The enormity of Muhammad Ali’s death reverberated Saturday in the impact felt by the millions he touched, especially those in the fight game.
Manny Pacquiao said his decision to pursue a life in public service as a senator in the Philippines after winning a record eight division belts was influenced by Ali’s embrace of mankind.
Unbeaten Floyd Mayweather Jr. said “words can’t explain” what Ali did for boxing, acknowledging the three-time heavyweight champion “was one of the guys who paved the way for me.”
And Ultimate Fighting Championship Chairman Lorenzo Fertitta credited Ali for spawning Fertitta’s love of combat sports, and pointed to the “Louisville Lip’s” showmanship as an example of how the UFC has banked on charismatic fighters to become the billion-dollar enterprise it is now.
Ali died in what a family spokesman described as a “peaceful passing” in a Phoenix hospital Friday night from what was said Saturday to be septic shock after entering the facility for respiratory problems.
Veteran promoter Bob Arum, who handled 26 of Ali’s bouts, including the famed “Thrilla in Manila” trilogy-capping victory over Joe Frazier, recalled the charismatic and formerly polarizing figure as “the most transforming figure that I have encountered — for America and the world.”
Ali was diagnosed with Parkinson’s disease more than 30 years ago, moving many to tears with his arm-shaking lighting of the Olympic torch at the 1996 Summer Games in Atlanta, and family spokesman Bob Gunnell told reporters, “We don’t have an official cause of death yet, but it has to be from complications of Parkinson’s.”
Fertitta said he pushed to institute protections for his 500-plus fighters partially as a result of Ali’s brain trauma.
He routinely gives to the Lou Ruvo Center for Brain Health at the Cleveland Clinic in Las Vegas, extending a partnership to study the brains of UFC fighters at the facility with a $1-million donation in February.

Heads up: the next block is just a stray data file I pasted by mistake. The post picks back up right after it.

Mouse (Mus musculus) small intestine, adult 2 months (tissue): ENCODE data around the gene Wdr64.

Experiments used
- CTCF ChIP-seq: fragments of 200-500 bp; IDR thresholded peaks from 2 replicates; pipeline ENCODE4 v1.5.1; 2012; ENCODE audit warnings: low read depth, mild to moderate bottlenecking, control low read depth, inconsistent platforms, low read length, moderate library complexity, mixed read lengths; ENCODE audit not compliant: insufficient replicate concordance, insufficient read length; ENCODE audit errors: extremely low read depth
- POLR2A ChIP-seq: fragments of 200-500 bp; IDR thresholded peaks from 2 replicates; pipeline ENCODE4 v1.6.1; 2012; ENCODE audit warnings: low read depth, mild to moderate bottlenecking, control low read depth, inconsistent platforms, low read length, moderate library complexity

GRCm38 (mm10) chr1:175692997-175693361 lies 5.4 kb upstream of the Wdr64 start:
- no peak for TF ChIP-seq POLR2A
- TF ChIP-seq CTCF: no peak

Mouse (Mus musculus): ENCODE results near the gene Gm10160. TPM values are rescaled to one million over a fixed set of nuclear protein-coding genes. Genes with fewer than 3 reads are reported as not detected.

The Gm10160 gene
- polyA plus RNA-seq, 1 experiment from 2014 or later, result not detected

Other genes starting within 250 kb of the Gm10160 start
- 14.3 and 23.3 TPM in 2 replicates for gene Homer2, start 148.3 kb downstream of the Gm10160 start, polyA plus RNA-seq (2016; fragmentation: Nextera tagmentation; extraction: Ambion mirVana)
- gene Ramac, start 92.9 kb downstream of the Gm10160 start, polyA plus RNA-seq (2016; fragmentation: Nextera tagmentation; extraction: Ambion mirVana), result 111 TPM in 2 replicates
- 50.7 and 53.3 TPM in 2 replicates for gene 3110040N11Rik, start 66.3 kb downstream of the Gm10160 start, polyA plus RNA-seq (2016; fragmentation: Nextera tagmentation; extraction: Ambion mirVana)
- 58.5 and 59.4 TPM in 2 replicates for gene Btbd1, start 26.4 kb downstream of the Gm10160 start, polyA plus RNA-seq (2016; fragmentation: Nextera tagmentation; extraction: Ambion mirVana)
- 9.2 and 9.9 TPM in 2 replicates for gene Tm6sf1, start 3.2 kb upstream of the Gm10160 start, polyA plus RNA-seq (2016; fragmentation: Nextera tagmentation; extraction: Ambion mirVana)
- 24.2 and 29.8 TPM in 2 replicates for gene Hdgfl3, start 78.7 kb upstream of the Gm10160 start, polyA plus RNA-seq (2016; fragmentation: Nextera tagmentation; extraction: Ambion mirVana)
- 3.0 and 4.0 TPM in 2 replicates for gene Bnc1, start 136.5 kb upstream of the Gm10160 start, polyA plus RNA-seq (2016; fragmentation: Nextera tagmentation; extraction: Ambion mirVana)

“Safety is the most important thing,” Fertitta said. “We want our fighters to know from a health and safety standpoint exactly where they stand. That’s why we participate in this program and encourage everyone to go to the Cleveland Clinic and get annual checkups – MRIs, tests from the latest technology they have to study what’s going on with the fighter’s brains. We think it’s a very important element not only in this sport, but all contact sports.”
While Ali’s health battle was extended and powerful, silencing a brash, entertaining voice, it was his dynamic personality, wit and fighting that will be most remembered.
Fertitta said that, with Ali in mind, he and UFC President Dana White made a conscious effort to allow their top fighters , including Conor McGregor, Ronda Rousey and Jon Jones, to expand on their personalities, helping the organization rise from debt 15 years ago to become a $1.65-billion operation, according to Forbes.
Ali “definitely, clearly created the road map for our promotion,” Fertitta said.
Veteran boxing publicist Bill Caplan saw Ali’s well-plotted self-publicity at play while working on two of his fights, including the momentous 1974 “Rumble in the Jungle” against then-unbeaten George Foreman.
“He was a great athlete, but the greatest publicity man I’ve ever known. He would do anything you asked [promotion-wise] and would think of a lot of it himself,” Caplan said, recalling a scene months before a Foreman fight against Ken Norton, when Foreman and Ali crossed paths and met casually inside an empty Hilton Hotel boardroom in Caracas, Venezuela.
“I was like a fly on the wall for that,” Caplan said. “Ali was doing color [commentary] on ABC with Howard Cosell. Ali couldn’t be any kinder one-on-one. He gave Foreman advice on how to handle being the champion, like he was a Dutch uncle — couldn’t have been nicer.
“Then we walked outside, where there were a lot of people in the lobby, and Ali said, ‘You see this robot [emulating Foreman’s slow-moving power punches]? You know what I’m going to do to him?’